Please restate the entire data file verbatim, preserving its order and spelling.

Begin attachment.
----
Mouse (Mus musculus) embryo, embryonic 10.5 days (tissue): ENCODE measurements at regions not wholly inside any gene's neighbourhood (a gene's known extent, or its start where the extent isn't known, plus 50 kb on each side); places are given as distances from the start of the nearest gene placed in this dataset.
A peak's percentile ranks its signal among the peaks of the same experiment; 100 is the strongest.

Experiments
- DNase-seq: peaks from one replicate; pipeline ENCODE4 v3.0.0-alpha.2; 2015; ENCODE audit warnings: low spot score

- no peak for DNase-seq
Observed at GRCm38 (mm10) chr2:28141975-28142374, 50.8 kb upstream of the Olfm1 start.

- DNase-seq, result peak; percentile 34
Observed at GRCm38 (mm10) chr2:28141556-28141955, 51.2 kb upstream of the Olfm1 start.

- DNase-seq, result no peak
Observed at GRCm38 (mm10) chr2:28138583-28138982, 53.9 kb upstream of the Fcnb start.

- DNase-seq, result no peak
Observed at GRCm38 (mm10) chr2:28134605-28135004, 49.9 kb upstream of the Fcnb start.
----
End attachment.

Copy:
Mouse (Mus musculus) embryo, embryonic 10.5 days (tissue): ENCODE measurements at regions not wholly inside any gene's neighbourhood (a gene's known extent, or its start where the extent isn't known, plus 50 kb on each side); places are given as distances from the start of the nearest gene placed in this dataset.
A peak's percentile ranks its signal among the peaks of the same experiment; 100 is the strongest.

Experiments
- DNase-seq: peaks from one replicate; pipeline ENCODE4 v3.0.0-alpha.2; 2015; ENCODE audit warnings: low spot score

- no peak for DNase-seq
Observed at GRCm38 (mm10) chr2:28141975-28142374, 50.8 kb upstream of the Olfm1 start.

- DNase-seq, result peak; percentile 34
Observed at GRCm38 (mm10) chr2:28141556-28141955, 51.2 kb upstream of the Olfm1 start.

- DNase-seq, result no peak
Observed at GRCm38 (mm10) chr2:28138583-28138982, 53.9 kb upstream of the Fcnb start.

- DNase-seq, result no peak
Observed at GRCm38 (mm10) chr2:28134605-28135004, 49.9 kb upstream of the Fcnb start.